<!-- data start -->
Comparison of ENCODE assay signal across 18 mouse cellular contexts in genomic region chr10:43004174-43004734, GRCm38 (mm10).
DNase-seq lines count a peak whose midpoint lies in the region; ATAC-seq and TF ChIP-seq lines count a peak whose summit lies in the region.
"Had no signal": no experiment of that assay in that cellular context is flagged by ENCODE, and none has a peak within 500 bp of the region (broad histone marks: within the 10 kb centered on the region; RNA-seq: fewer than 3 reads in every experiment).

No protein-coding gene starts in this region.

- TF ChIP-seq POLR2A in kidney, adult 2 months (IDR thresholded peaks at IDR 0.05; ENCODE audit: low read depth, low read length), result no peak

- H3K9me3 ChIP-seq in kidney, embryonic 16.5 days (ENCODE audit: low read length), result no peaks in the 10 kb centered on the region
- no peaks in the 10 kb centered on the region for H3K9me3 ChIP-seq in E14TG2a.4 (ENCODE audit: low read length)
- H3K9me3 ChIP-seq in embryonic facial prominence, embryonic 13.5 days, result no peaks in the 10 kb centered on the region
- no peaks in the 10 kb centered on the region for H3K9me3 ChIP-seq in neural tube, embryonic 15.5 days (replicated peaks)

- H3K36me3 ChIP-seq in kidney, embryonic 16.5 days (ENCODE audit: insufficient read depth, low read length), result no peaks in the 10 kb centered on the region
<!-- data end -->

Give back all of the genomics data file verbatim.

Comparison of ENCODE assay signal across 18 mouse cellular contexts in genomic region chr10:43004174-43004734, GRCm38 (mm10).
DNase-seq lines count a peak whose midpoint lies in the region; ATAC-seq and TF ChIP-seq lines count a peak whose summit lies in the region.
"Had no signal": no experiment of that assay in that cellular context is flagged by ENCODE, and none has a peak within 500 bp of the region (broad histone marks: within the 10 kb centered on the region; RNA-seq: fewer than 3 reads in every experiment).

No protein-coding gene starts in this region.

- TF ChIP-seq POLR2A in kidney, adult 2 months (IDR thresholded peaks at IDR 0.05; ENCODE audit: low read depth, low read length), result no peak

- H3K9me3 ChIP-seq in kidney, embryonic 16.5 days (ENCODE audit: low read length), result no peaks in the 10 kb centered on the region
- no peaks in the 10 kb centered on the region for H3K9me3 ChIP-seq in E14TG2a.4 (ENCODE audit: low read length)
- H3K9me3 ChIP-seq in embryonic facial prominence, embryonic 13.5 days, result no peaks in the 10 kb centered on the region
- no peaks in the 10 kb centered on the region for H3K9me3 ChIP-seq in neural tube, embryonic 15.5 days (replicated peaks)

- H3K36me3 ChIP-seq in kidney, embryonic 16.5 days (ENCODE audit: insufficient read depth, low read length), result no peaks in the 10 kb centered on the region